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Friday, 30 September 1910
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Senator GUTHRIE (South Australia) . - The proviso to this clause is not, I think, as clear as it might be. I should like to know whether it is intended that if a seaman has hot exerted himself to the utmost at the time of a wreck, that shall be a bar to his claim to wages, not merely during the time within which it is contended that he did not exert himself to the utmost, but for the whole term of his agreement, which might be three years.


Senator Chataway - He has to be paid his wages every month.


Senator GUTHRIE - That is only in the Inter-State trade, and this clause applies to foreign-going ships.


Senator Pearce - Foreign-going ships registered in Australia.


Senator Millen - Does the seaman not receive payments as he goes along?


Senator GUTHRIE - He may not receive a single penny, and when he does receive advances he has to pay for them. We are doing away with advance notes under this Bill.


Senator Chataway - Does the honorable senator mean to say that this reform law will not provide for occasional payments on account of wages?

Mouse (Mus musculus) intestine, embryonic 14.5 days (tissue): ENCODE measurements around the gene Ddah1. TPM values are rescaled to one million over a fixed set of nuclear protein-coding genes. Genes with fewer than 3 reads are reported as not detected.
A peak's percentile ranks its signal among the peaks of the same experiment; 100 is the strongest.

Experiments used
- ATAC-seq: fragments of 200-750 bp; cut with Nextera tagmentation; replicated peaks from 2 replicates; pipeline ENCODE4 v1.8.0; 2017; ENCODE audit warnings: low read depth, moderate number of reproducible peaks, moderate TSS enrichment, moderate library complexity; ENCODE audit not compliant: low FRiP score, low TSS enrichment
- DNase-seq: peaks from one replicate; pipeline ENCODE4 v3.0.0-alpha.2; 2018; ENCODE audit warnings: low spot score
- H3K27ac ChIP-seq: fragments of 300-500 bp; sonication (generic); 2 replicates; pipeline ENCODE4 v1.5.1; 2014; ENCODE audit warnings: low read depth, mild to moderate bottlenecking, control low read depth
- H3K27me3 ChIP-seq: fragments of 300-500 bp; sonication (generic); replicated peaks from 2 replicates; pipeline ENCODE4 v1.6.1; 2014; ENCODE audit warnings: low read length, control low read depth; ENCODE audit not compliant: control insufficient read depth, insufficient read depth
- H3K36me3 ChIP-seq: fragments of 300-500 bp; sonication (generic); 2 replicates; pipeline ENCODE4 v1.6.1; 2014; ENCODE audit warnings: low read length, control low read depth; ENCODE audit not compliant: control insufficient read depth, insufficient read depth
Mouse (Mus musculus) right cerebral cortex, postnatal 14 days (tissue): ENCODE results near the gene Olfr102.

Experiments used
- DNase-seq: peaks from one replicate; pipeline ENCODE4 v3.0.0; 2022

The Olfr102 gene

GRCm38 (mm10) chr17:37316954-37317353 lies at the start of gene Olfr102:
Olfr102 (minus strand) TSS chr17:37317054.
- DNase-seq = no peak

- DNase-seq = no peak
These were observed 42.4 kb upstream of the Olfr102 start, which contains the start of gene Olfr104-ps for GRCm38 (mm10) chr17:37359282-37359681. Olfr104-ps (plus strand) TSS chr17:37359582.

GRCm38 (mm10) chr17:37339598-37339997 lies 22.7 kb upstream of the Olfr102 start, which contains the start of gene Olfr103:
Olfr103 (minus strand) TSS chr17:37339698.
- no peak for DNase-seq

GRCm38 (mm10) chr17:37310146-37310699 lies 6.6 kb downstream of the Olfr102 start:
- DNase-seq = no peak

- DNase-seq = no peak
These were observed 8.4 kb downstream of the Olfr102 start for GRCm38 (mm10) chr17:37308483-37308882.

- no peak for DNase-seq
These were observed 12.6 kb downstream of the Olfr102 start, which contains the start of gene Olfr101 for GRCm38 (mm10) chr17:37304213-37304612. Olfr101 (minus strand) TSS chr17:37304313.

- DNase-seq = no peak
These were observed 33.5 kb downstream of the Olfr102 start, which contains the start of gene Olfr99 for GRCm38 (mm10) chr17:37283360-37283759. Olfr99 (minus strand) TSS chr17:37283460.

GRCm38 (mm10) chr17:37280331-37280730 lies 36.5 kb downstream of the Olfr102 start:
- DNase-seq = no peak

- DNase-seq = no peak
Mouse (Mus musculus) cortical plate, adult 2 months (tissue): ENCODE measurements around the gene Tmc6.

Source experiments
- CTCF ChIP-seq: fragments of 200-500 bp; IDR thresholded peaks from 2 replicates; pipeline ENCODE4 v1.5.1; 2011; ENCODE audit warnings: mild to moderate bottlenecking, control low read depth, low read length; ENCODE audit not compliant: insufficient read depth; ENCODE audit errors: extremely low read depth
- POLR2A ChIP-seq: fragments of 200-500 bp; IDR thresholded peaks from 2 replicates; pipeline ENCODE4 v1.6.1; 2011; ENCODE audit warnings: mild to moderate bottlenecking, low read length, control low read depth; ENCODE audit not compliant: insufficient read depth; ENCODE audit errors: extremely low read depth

Senator GUTHRIE - No.


Senator Pearce - It does provide for that.


Senator GUTHRIE - If a ship is leaving port on a voyage which may not occupy more than six months, the seamen under the usual practice would sign articles for three years to go to any port in the known world. I wish to know whether under the proviso to this clause a seaman for the reasons stated may forfeit the whole of his wages.


Senator Millen - No; because he will have been paid some on account, under clause 76.


Senator Pearce - In any case, he would not have three years' wages due to him.


Senator GUTHRIE - How does the honorable senator know that?


Senator Millen - Has the honorable senator ever known of a seaman who, after travelling round the world for three years and putting in at a number of ports, had not drawn a penny of his wages?


Senator GUTHRIE - Yes, I have.


Senator Pearce - Under clause 76 a seaman may get advances.


Senator GUTHRIE - That is a new provision. I am speaking of the practice in the past. Masters have often charged for advances. When rupees in India were at1s.10d., I have had to pay 2s. 3d. each for them to get money that I had earned myself. I wish to know whether under this clause a man who has not exerted himself to the utmost at the time of a wreck may forfeit the whole of the wages due to him under his agreement, or only wages due for the times during which it is said he did not exert himself.







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